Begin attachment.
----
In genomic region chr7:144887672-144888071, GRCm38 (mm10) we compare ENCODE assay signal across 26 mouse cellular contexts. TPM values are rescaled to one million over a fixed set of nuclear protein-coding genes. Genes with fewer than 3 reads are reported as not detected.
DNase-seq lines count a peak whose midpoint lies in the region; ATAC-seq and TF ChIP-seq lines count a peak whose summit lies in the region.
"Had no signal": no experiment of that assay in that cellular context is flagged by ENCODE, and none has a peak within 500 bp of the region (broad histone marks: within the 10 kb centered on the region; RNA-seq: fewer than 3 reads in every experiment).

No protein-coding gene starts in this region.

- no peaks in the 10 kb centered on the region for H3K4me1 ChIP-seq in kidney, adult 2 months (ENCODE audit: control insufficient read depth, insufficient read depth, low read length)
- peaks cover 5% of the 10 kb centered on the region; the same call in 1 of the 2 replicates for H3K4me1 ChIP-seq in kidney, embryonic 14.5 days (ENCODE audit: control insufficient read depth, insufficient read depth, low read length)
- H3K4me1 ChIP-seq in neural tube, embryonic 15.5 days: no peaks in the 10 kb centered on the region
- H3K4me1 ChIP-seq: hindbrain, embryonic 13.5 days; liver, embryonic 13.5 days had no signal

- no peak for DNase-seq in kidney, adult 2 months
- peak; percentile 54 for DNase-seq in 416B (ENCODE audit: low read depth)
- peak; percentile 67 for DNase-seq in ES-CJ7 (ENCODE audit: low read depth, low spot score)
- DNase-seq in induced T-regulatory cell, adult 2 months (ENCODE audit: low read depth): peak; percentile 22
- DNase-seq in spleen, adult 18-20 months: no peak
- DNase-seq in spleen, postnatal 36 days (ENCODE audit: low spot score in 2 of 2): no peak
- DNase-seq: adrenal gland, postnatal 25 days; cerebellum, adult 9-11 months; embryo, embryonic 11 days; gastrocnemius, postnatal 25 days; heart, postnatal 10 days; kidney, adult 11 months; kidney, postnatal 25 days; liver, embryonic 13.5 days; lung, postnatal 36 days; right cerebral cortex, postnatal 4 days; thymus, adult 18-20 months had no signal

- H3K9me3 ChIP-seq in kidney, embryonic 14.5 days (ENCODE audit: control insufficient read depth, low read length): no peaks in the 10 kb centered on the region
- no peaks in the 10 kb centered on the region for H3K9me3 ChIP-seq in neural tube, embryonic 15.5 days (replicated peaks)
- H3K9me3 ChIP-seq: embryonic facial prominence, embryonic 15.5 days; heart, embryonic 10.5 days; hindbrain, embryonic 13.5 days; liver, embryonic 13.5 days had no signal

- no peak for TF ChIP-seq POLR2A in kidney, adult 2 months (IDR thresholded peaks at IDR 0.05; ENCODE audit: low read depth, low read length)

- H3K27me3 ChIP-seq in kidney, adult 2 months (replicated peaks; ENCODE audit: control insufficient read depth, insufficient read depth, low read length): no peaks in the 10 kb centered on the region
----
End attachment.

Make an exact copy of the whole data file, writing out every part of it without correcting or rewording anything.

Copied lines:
In genomic region chr7:144887672-144888071, GRCm38 (mm10) we compare ENCODE assay signal across 26 mouse cellular contexts. TPM values are rescaled to one million over a fixed set of nuclear protein-coding genes. Genes with fewer than 3 reads are reported as not detected.
DNase-seq lines count a peak whose midpoint lies in the region; ATAC-seq and TF ChIP-seq lines count a peak whose summit lies in the region.
"Had no signal": no experiment of that assay in that cellular context is flagged by ENCODE, and none has a peak within 500 bp of the region (broad histone marks: within the 10 kb centered on the region; RNA-seq: fewer than 3 reads in every experiment).

No protein-coding gene starts in this region.

- no peaks in the 10 kb centered on the region for H3K4me1 ChIP-seq in kidney, adult 2 months (ENCODE audit: control insufficient read depth, insufficient read depth, low read length)
- peaks cover 5% of the 10 kb centered on the region; the same call in 1 of the 2 replicates for H3K4me1 ChIP-seq in kidney, embryonic 14.5 days (ENCODE audit: control insufficient read depth, insufficient read depth, low read length)
- H3K4me1 ChIP-seq in neural tube, embryonic 15.5 days: no peaks in the 10 kb centered on the region
- H3K4me1 ChIP-seq: hindbrain, embryonic 13.5 days; liver, embryonic 13.5 days had no signal

- no peak for DNase-seq in kidney, adult 2 months
- peak; percentile 54 for DNase-seq in 416B (ENCODE audit: low read depth)
- peak; percentile 67 for DNase-seq in ES-CJ7 (ENCODE audit: low read depth, low spot score)
- DNase-seq in induced T-regulatory cell, adult 2 months (ENCODE audit: low read depth): peak; percentile 22
- DNase-seq in spleen, adult 18-20 months: no peak
- DNase-seq in spleen, postnatal 36 days (ENCODE audit: low spot score in 2 of 2): no peak
- DNase-seq: adrenal gland, postnatal 25 days; cerebellum, adult 9-11 months; embryo, embryonic 11 days; gastrocnemius, postnatal 25 days; heart, postnatal 10 days; kidney, adult 11 months; kidney, postnatal 25 days; liver, embryonic 13.5 days; lung, postnatal 36 days; right cerebral cortex, postnatal 4 days; thymus, adult 18-20 months had no signal

- H3K9me3 ChIP-seq in kidney, embryonic 14.5 days (ENCODE audit: control insufficient read depth, low read length): no peaks in the 10 kb centered on the region
- no peaks in the 10 kb centered on the region for H3K9me3 ChIP-seq in neural tube, embryonic 15.5 days (replicated peaks)
- H3K9me3 ChIP-seq: embryonic facial prominence, embryonic 15.5 days; heart, embryonic 10.5 days; hindbrain, embryonic 13.5 days; liver, embryonic 13.5 days had no signal

- no peak for TF ChIP-seq POLR2A in kidney, adult 2 months (IDR thresholded peaks at IDR 0.05; ENCODE audit: low read depth, low read length)

- H3K27me3 ChIP-seq in kidney, adult 2 months (replicated peaks; ENCODE audit: control insufficient read depth, insufficient read depth, low read length): no peaks in the 10 kb centered on the region